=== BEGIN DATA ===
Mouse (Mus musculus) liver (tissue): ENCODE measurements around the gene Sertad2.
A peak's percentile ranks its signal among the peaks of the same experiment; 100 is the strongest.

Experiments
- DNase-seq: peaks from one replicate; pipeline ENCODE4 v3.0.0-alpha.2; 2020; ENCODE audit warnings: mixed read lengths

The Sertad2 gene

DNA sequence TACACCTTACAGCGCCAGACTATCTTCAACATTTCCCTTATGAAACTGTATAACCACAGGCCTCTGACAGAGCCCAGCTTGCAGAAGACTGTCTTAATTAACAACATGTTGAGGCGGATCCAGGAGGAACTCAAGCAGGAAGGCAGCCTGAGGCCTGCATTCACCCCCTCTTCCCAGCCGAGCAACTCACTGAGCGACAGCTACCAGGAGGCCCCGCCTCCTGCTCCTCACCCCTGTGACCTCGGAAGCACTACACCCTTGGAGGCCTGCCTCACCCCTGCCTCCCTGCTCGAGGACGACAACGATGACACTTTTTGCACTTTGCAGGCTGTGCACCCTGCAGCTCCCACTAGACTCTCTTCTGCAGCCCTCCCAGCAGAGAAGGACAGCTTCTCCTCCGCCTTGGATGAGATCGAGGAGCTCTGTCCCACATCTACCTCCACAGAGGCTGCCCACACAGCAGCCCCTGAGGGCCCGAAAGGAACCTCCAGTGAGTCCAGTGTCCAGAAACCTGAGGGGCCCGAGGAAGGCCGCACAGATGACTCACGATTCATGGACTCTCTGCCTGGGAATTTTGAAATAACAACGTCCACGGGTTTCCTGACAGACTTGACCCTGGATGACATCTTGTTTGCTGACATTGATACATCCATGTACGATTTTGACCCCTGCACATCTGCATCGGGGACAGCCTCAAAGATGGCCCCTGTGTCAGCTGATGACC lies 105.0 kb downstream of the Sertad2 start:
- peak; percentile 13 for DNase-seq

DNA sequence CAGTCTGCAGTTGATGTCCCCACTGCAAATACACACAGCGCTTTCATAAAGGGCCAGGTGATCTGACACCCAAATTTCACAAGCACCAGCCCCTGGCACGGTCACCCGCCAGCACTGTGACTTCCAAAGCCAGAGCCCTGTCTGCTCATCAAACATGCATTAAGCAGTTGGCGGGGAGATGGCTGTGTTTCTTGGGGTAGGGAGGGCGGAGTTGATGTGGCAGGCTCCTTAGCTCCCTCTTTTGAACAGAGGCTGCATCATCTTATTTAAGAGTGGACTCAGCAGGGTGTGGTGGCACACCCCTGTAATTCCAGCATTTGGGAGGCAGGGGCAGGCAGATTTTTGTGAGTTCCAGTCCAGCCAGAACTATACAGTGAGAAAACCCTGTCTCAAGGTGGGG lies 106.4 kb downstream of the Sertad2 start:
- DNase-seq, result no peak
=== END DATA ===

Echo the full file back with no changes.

Mouse (Mus musculus) liver (tissue): ENCODE measurements around the gene Sertad2.
A peak's percentile ranks its signal among the peaks of the same experiment; 100 is the strongest.

Experiments
- DNase-seq: peaks from one replicate; pipeline ENCODE4 v3.0.0-alpha.2; 2020; ENCODE audit warnings: mixed read lengths

The Sertad2 gene

DNA sequence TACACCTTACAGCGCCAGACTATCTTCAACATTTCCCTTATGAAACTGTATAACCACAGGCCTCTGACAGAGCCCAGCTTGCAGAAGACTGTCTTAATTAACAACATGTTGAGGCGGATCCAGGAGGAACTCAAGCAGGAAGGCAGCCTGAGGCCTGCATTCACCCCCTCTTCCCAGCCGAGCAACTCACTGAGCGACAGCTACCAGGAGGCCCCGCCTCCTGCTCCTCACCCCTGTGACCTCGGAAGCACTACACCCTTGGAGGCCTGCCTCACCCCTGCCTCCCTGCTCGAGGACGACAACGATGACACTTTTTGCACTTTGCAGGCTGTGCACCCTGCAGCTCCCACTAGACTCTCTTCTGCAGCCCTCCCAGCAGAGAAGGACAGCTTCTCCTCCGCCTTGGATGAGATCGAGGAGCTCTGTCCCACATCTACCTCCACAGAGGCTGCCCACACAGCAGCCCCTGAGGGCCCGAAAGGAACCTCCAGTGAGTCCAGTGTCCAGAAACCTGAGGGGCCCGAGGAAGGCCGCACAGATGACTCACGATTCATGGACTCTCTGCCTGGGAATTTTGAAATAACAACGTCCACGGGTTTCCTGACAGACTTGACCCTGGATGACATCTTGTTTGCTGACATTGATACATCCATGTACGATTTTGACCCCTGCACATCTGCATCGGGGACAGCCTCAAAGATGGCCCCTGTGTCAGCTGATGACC lies 105.0 kb downstream of the Sertad2 start:
- peak; percentile 13 for DNase-seq

DNA sequence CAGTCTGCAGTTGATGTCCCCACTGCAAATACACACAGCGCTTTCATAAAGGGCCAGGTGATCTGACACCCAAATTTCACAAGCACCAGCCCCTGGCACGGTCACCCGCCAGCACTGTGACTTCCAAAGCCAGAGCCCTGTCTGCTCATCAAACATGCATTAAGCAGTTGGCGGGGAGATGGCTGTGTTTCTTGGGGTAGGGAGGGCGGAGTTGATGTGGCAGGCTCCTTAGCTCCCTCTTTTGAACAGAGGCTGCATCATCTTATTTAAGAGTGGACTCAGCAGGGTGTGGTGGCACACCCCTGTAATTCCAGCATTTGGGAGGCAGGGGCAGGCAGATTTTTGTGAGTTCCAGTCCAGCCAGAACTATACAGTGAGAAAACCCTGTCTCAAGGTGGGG lies 106.4 kb downstream of the Sertad2 start:
- DNase-seq, result no peak